This study used image analysis to compare the temporal progression and spatial reoccurrence of the area of tear film breakup (AB) in dry eye and normal subjects.
Tear breakup was induced in 10 control and 10 dry eye subjects during the Staring Tear Breakup Dynamics (S-TBUD) test, which involves keeping one eye open for as long as possible, termed the maximum blink interval (MBI). Video imaging of tear film fluorescence measured the onset and progression of the AB. AB location and area were mapped. The progression of ABs from the first trial, the rate of tear breakup or dry area growth rate (DAGR), and the overlap of ABs in three successive trials 5 minutes apart were computed by custom MATLAB programs.
The final AB before the blink was significantly greater (average, 30.7% ± 12.5% vs. 16.1% ± 9.2%) and the MBI was significantly less (average, 19.5 ± 9.0 seconds vs. 56.5 ± 38.9 seconds) among dry eye subjects compared with controls (p < 0.05, Mann-Whitney U test). The DAGR was four times greater among dry eye subjects, who also showed significantly more tear breakup in the central cornea than controls (p < 0.0001, Mann-Whitney U test). When the final image from three successive trials was overlapped, tear breakup occurred more often in the same location in three trials than would be expected by the overlap of independent points.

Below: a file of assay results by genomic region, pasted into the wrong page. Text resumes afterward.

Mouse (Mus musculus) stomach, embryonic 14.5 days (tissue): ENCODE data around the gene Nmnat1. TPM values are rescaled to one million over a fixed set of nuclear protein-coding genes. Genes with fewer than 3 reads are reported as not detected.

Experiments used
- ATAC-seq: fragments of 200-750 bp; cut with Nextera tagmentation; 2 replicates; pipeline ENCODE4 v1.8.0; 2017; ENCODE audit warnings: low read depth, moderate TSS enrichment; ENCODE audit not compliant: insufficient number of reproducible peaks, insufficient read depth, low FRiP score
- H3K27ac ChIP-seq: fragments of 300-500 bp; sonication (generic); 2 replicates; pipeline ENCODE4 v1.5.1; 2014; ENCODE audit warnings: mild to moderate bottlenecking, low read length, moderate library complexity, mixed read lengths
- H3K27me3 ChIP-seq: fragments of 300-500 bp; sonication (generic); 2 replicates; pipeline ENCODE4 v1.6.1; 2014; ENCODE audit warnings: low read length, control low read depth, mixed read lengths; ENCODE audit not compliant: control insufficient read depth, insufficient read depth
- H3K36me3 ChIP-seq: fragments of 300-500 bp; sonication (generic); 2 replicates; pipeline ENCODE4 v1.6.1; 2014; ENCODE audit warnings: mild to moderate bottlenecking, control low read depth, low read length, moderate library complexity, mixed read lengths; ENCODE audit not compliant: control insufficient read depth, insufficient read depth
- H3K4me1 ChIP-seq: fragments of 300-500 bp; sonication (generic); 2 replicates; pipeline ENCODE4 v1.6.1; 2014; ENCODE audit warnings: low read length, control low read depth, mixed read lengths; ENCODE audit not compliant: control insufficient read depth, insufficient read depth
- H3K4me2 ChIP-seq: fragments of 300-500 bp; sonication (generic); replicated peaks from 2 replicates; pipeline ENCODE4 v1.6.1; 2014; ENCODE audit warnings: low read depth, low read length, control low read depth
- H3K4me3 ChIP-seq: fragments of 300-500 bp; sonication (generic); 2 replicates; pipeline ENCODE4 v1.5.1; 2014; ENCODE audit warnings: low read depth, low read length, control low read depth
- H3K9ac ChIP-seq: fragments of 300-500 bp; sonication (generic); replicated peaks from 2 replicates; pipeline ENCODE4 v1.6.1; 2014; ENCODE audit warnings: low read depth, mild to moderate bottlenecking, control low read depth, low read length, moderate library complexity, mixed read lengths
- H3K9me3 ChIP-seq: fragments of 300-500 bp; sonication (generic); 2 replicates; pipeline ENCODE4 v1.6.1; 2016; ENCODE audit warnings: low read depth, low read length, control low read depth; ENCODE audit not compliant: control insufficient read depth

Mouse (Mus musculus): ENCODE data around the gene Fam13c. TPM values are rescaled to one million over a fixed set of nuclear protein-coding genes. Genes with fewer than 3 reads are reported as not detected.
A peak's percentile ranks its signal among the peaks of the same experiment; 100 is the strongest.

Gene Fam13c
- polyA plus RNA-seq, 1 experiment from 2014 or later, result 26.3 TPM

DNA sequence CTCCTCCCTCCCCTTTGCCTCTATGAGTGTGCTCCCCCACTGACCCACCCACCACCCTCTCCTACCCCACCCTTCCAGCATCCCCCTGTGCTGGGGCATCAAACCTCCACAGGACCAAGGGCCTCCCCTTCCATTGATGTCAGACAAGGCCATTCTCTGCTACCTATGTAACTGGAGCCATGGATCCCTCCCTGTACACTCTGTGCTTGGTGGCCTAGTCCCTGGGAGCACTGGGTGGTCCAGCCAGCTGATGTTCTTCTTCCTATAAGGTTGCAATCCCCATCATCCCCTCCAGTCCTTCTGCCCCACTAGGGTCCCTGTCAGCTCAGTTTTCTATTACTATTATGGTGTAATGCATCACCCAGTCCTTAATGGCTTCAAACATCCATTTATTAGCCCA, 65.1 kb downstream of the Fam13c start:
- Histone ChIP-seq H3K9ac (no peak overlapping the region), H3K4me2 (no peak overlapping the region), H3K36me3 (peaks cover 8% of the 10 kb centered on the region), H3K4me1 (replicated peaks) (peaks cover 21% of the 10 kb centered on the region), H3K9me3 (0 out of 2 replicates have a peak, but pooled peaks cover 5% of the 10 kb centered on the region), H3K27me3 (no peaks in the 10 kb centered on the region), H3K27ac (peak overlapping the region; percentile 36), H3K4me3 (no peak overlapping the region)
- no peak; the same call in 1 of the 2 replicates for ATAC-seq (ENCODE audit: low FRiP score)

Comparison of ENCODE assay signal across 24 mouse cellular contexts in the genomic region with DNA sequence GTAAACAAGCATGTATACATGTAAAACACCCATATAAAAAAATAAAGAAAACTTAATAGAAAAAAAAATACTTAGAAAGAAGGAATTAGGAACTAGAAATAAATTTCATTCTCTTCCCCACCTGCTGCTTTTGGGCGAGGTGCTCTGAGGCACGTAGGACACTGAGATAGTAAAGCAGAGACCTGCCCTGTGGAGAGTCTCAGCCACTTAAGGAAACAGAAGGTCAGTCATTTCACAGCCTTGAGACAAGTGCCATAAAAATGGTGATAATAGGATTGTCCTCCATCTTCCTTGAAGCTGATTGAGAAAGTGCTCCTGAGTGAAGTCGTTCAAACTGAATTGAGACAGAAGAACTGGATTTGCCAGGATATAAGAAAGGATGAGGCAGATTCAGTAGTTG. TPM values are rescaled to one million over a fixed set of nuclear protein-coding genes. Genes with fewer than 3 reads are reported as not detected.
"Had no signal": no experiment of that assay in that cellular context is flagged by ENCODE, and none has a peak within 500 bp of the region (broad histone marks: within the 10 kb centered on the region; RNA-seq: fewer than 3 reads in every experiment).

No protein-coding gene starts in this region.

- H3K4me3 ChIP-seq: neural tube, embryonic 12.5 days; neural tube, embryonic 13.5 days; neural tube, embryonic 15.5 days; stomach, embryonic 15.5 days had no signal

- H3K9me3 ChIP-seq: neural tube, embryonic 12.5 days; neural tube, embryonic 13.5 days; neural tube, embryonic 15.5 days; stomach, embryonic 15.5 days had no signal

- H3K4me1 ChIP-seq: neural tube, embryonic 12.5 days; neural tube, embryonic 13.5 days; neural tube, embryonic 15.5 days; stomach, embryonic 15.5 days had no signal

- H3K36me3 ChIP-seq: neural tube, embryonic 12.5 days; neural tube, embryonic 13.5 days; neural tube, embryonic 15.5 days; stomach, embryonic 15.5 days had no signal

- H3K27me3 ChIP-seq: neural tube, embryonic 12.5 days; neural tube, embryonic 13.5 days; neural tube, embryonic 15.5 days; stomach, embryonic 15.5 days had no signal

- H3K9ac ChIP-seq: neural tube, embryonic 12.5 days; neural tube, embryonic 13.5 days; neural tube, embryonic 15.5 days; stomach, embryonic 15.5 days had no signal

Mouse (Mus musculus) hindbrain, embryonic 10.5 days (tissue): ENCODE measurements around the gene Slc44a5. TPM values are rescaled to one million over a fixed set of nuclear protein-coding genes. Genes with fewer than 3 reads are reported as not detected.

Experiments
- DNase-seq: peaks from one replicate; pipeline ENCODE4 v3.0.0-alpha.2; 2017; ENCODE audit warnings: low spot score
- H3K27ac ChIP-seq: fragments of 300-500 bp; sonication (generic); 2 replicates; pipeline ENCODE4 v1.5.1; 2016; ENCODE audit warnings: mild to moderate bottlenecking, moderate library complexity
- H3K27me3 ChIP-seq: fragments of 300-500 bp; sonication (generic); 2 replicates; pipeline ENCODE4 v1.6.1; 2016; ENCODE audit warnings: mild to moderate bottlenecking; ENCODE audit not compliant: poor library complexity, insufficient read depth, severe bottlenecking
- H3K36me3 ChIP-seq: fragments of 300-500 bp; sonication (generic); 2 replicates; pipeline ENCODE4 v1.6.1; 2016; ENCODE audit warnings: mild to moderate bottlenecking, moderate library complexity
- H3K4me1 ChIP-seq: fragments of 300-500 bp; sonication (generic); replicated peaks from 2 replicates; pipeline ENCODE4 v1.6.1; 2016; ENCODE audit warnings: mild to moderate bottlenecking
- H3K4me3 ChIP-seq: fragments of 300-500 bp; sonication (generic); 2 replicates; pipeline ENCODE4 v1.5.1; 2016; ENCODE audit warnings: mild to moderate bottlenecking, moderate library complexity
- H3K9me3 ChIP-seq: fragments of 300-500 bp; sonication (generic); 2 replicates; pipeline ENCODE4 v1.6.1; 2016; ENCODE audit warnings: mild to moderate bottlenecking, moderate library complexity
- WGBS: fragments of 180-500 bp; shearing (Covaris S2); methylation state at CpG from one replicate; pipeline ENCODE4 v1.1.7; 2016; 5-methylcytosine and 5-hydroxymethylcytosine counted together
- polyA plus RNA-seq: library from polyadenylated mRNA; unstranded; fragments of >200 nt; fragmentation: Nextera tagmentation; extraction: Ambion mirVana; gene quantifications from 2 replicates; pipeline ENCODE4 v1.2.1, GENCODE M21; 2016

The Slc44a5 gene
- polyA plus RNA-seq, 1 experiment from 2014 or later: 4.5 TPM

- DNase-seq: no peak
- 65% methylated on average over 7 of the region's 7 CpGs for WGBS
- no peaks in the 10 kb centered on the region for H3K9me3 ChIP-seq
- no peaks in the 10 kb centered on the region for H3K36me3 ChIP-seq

Structural influences such as the “black line” or corneal lid defects appeared to influence the recurrence of breakup in the same region. The S-TBUD quantitative image analysis technique demonstrates that the tear film of subjects with dry eye continues to rapidly destabilize after an initial first break; thus, a low TBUT was combined with a high DAGR. The central corneal region of subjects with dry eye appeared especially susceptible to increased tear breakup when compared with controls.